Philip Glass is one of the most popular classical composers in the world today, and one reason must be the sheer quantity of his output. This season alone has brought a major CD release - of a piece long enough to fill three discs - as well as the soundtrack music for a high-profile movie and the third installment of his Jean Cocteau music-theater trilogy.
Some have criticized Glass for cranking out so much music, using an updated version of the emperor's complaint in "Amadeus," the classic drama about Mozart's troubled life: "too many notes!"
But others defend the composer, citing his importance in originating the minimalist style, and arguing that high productivity is as virtuous in the arts as in other fields.
The relevant question is whether all of Glass's goodies are equally worth listening to. While some works are obviously more ambitious, inspired, or successfully realized than others, one of the remarkable features of his career is the generally strong quality of his pieces, from brilliant masterpieces like the operas "Einstein on the Beach" and "Satyagraha" to small-scale gems written for the Philip Glass Ensemble.
It's hard to say which of Glass's latest offerings will captivate the largest audience. But one candidate will surely be "Les Enfants Terribles: Children of the Game" when its recorded version comes out next year from Nonesuch. The record label has already released expertly produced CDs of his earlier pieces based on works by Cocteau, the great French author and filmmaker.
In their original productions, Glass's adaptation of "Orpheus" was staged as an opera while "Beauty and the Beast" synchronized his music with a screening of Cocteau's movie. As presented at the Brooklyn Academy of Music (BAM) recently, "Les Enfants Terribles" rounded out this journey through art forms by joining Glass's score to Susan Marshall's dramatic choreography.
Billed as a "dance opera spectacle," the work is modest in scale, with few settings and just a handful of characters. Marshall fleshes it out by having as many as four dancers portray a single character, and Glass follows suit by having his score performed by not one but three pianists in addition to the onstage singers.
Although the result doesn't rank with his most impressive pieces, it has some entrancing music (especially in the more dreamlike scenes) and captures the otherworldly tone of the novel and movie on which it's based. It drew cheers at BAM, where it appeared in the celebrated Next Wave Festival after previous European and American engagements, including the Spoleto Festival USA in Charleston, S.C.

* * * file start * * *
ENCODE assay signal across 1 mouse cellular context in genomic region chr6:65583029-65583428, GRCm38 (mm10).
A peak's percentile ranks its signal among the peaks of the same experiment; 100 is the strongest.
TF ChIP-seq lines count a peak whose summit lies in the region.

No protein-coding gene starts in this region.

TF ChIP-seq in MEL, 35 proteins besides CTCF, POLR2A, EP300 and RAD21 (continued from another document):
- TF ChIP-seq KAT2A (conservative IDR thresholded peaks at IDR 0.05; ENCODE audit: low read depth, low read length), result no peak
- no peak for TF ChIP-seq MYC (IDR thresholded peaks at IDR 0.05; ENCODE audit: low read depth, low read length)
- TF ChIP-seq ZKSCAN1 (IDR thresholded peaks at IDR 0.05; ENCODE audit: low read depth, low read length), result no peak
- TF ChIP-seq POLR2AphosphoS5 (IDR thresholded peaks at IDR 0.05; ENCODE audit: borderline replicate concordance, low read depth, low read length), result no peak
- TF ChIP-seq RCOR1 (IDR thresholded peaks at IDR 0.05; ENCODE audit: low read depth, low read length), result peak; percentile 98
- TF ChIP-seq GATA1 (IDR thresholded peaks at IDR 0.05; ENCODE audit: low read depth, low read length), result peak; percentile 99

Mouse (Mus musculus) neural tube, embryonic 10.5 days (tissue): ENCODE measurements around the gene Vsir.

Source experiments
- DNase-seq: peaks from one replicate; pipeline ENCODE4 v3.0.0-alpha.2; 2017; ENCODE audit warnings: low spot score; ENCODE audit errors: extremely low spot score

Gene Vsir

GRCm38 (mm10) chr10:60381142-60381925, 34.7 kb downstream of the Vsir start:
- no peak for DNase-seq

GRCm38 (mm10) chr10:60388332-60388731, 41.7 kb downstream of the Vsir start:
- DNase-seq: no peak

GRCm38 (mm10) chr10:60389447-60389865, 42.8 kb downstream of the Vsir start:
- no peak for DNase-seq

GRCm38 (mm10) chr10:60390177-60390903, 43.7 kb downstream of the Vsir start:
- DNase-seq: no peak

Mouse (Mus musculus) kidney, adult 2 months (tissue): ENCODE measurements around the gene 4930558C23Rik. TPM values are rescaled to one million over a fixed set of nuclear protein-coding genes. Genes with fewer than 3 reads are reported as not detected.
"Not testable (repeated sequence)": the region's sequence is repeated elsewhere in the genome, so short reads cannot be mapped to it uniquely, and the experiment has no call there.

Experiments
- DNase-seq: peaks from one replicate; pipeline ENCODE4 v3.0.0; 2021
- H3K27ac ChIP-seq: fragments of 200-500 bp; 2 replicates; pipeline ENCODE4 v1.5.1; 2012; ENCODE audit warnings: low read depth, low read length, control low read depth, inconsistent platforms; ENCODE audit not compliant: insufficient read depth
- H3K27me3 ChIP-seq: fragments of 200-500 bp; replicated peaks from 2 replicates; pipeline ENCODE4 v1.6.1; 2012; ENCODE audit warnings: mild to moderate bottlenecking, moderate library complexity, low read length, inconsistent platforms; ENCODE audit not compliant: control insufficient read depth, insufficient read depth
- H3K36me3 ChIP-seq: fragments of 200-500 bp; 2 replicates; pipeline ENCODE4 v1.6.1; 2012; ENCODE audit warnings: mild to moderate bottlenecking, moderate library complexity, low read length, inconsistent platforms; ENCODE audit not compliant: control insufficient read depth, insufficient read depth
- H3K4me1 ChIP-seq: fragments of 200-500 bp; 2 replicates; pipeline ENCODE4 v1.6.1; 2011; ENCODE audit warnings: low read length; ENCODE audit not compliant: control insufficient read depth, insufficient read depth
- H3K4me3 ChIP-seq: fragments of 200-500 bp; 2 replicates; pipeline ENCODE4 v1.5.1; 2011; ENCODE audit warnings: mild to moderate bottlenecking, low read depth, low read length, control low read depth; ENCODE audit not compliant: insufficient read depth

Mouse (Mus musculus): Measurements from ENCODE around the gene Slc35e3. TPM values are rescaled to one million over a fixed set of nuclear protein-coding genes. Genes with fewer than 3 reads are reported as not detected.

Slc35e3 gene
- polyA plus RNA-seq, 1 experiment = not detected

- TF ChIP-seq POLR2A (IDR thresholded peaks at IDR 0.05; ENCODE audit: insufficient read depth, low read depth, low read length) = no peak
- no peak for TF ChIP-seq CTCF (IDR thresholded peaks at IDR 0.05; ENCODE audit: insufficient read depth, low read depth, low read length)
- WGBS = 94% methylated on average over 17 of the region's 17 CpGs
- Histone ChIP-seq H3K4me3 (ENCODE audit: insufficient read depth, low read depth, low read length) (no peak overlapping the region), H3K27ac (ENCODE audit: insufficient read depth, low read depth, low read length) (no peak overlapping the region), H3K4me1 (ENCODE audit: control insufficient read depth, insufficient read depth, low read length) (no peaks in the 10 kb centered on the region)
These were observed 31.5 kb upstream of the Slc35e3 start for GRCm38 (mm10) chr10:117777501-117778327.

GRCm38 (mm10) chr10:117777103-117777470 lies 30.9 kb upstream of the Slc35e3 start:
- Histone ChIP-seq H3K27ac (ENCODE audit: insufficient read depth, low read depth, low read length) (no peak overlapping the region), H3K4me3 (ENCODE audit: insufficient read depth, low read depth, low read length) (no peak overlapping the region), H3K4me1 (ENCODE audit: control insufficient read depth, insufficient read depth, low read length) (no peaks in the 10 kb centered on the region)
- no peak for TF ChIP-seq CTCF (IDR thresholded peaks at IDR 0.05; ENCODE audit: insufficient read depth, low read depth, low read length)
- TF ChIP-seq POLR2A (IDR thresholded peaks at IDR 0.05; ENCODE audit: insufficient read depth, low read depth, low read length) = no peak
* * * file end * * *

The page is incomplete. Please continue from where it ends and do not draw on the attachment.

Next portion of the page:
"Music in Twelve Parts," just released on CD by Nonesuch, dates from the early '70s, when minimalism was almost unknown in the music world and Glass was struggling to achieve some attention for his style by composing wildly original pieces that only his own ensemble could be depended upon to play. This massive work brings together all the major ideas he had developed at that time, including his interests in repetitive sounds, dramatic transitions, and rhythms based on music from India.
Its length (more than three hours) is more maximalist than minimalist, and some may find its rigorous structures more relentless than rollicking. The many fans of minimalism will have a field day, though, and even skeptics will have to admit it has a better beat than any other classical music around.
Also due shortly from Nonesuch is the soundtrack music for "The Secret Agent," the current film based on Joseph Conrad's sardonic novel about inept anarchists in London a century ago. The movie is less than brilliant despite its impressive cast, including Bob Hoskins and Robin Williams, and Glass's contribution is less compelling than his music for "The Thin Blue Line" or "Koyaanisqatsi," probably his best-known scores. But its melancholy textures have a moody fascination all the same, and Glass admirers will find it a worthy if minor addition to his ever-growing body of work.